11 Bottlenecks ailing the concept The concept of Agri Export Zones aimed at strengthening the income and livelihood of farmers leading to integrated rural development. But unlike Special Economic Zones, they have not been successful to attract due attention of the Central and the State Governments. Agri Export Zones is not a new scheme; it is convergence of existing schemes of the Government of India and the State Governments representing partnership among various agencies of the Central and State Governments with a focus on exports. Nonetheless, the concept has failed to witness any convergence, partnership and focus. Neither the Central nor the State Governments have taken initiative to help the concept deliver, largely because there is lack of ownership among the Governments at both levels. Agri Export Zones (AEZs) have failed to attract investments due to lack of incentives, absence of investment window and inadequate infrastructure. Essentially, the present incentives are drawn from various existing schemes without any additional incentives. Thus, it doesn t woo additional funds in the zone. The bad shape of infrastructure including power, transport and communication facilities is one of the major bottlenecks. Few zones have indeed attracted investments, but they are not because of the congenial environment created by the AEZs. In most of the cases the money came in on account of already existing lucrative business opportunities such as AEZ for Gherkins in Karnataka. Also, in many cases the investments made have not been planned. They have been rather random and did not address the entire chain. Such expenditure is unproductive and wasteful. In few other cases the cost of already existing units is also recorded as investment. Consequent to lack of adequate push by the Union and the State Governments and lower than expected investments there is a lag of more than 50 per cent in the actual exports. In some cases the evaluation reports are unrealistic. There are few zones which have zero reported exports despite the fact that exports are taking place from the zone. The figures of investment are also not properly reported. Few accounted figures are understated while others are overstated. There are few cases where Memorandum of Understanding signed for a project is recorded as actual investment. Co-ordination and Monitoring The concept required effective co-ordination and monitoring both at the Central and State level to ensure that the targets are successfully achieved. In effect the nodal agencies are either not appointed or lack effectiveness. Another big problem is that officials responsible for AEZ including Nodal Officers are changed frequently. As a result there is lack of awareness or ambiguity as to concept among the new administrators themselves. The ultimate result is poor co-ordination and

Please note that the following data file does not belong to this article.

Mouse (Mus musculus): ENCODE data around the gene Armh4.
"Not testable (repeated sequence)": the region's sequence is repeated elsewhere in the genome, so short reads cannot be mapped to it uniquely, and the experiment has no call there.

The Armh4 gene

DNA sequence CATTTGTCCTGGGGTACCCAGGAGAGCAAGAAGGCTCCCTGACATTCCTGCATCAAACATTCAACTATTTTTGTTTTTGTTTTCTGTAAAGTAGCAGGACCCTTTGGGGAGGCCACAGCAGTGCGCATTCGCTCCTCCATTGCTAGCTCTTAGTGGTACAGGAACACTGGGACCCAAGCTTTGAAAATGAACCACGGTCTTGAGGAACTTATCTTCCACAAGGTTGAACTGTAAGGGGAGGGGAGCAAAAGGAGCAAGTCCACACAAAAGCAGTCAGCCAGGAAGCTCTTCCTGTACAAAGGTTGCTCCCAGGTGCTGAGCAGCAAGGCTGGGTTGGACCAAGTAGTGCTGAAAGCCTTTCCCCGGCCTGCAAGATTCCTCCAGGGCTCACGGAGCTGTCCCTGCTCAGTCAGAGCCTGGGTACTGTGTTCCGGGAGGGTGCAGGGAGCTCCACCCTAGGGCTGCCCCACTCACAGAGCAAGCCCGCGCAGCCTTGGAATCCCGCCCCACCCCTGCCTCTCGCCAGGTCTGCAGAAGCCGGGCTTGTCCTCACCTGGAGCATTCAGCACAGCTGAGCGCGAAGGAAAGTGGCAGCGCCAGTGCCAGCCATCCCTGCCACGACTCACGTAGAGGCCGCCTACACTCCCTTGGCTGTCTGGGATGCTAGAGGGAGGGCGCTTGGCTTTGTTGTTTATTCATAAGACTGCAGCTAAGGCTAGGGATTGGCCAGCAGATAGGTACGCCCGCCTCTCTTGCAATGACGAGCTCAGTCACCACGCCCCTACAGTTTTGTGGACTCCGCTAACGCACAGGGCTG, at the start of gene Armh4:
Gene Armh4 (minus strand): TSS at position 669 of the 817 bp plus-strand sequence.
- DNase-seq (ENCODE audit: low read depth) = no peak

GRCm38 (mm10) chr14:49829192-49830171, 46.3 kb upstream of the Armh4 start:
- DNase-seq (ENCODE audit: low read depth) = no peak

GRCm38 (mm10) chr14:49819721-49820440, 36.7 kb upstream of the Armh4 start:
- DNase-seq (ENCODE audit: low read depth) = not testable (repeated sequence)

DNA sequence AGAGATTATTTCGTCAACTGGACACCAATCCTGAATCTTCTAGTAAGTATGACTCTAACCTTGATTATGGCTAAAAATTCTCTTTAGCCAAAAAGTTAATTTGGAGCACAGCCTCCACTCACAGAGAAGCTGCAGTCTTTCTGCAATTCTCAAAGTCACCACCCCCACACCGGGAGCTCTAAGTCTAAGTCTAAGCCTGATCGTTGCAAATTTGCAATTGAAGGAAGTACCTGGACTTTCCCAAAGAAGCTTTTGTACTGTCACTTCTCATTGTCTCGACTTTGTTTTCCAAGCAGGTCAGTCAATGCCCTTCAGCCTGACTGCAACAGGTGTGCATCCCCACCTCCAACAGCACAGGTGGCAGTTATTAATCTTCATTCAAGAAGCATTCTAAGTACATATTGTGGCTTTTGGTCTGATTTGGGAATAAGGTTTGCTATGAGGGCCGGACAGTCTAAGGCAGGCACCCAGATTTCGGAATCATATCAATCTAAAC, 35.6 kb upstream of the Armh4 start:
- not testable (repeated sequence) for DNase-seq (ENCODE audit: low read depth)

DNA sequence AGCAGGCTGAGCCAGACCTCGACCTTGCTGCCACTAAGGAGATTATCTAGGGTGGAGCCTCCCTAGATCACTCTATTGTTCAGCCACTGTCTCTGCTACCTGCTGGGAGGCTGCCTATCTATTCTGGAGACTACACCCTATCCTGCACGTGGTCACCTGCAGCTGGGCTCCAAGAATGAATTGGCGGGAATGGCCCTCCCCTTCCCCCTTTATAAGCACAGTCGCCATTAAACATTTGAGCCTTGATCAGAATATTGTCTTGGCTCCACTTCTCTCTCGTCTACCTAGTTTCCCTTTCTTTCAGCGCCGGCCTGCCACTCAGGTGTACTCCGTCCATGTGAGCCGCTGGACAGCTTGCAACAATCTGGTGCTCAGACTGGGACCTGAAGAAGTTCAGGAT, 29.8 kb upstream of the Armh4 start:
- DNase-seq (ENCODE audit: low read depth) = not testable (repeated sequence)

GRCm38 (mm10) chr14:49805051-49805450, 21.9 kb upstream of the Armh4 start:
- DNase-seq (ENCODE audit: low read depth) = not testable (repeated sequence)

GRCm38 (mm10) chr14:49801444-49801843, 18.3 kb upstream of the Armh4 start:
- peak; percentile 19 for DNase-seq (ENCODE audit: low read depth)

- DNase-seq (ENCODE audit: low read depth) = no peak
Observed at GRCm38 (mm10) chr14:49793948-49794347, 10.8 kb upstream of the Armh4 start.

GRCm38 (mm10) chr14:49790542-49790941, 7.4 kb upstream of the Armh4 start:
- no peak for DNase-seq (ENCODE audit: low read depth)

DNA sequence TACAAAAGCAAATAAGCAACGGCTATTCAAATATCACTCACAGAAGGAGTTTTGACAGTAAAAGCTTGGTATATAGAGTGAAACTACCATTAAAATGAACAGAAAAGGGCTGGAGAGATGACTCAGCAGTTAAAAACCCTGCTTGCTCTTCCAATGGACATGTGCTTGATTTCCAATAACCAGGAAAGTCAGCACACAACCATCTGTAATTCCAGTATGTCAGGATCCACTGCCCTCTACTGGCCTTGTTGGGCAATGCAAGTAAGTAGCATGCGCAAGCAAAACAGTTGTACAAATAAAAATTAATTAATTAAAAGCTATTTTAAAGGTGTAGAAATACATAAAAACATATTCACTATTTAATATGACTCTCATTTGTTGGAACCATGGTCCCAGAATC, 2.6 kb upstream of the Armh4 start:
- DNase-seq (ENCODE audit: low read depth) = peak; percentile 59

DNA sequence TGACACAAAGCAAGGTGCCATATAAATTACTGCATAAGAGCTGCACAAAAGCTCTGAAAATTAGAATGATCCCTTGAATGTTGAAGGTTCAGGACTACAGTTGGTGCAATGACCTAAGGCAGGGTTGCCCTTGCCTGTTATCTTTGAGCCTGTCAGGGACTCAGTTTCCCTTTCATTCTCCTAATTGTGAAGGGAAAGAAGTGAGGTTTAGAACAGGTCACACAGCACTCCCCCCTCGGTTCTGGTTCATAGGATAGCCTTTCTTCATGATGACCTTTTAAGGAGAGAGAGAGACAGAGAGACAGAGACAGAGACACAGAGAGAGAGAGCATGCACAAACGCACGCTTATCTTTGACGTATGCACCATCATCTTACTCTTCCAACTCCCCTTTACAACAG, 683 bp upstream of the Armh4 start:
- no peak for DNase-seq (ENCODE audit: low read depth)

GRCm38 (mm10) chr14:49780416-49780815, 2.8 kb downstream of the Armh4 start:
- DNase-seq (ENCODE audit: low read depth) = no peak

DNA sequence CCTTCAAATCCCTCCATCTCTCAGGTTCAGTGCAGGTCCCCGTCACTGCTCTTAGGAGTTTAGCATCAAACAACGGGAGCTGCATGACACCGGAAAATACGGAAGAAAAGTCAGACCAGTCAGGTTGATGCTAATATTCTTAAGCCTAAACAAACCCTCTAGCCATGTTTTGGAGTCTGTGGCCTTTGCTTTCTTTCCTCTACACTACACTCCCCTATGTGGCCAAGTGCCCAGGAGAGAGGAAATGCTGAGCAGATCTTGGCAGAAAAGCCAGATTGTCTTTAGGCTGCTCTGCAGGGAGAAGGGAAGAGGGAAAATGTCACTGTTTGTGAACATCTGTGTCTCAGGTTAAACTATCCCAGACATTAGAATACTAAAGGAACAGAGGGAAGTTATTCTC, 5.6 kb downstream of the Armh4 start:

12 implementation. Moreover, absence of reliable data makes the monitoring of performance of the zones virtually impossible. Performance Appraisal Few AEZs have done well, while rests have been miserable. The zones which are doing well are performing due to demand in the market. Reported investments in some AEZs of pineapple in West Bengal; gherkins in Karnataka; vegetables in Punjab; and Alphonso mango, flower and onion in Maharashtra are higher than estimated. The AEZ of litchi, vegetables and honey in Bihar also attracted higher investments. However, investments in Uttarakhand's flower AEZ, Punjab's potato AEZ, Madhya Pradesh's potato and onion AEZ and Dharampuri AEZ in Tamil Nadu for flowers were lower than estimated, though not by huge margin. Twelve zones out of the total sixty approved zones have not been able to garner any investment and exports are nil. The AEZs with more than expected exports are Gherkins and Rose Onion zones in Karnataka; Grape & Grapewine and Onion zone in Maharashtra; Mango Pulp & Fresh Vegetables zone in Andhra Pradesh and Walnuts zone in Jammu & Kashmir. AEZs with zero Investments and Exports State West Bengal AEZ Project Darjeeling Tea Date of Signing of MoU Not signed Karnataka Vanilla 25 August 2006 Andhra Chilli 29 December 2005 Pradesh Madhya Lentil and 27 May 2006 Pradesh Grams Tamil Nadu Cashewnut 12 April 2005 Gujrat Sesame 13 January 2005 Seeds Sikkim Ginger 26 August 2002 Himachal Apples 17 September 2002 Pradesh Jharkhand Vegetables 15 February 2003 Kerala Medicinal Plant 1 January 2005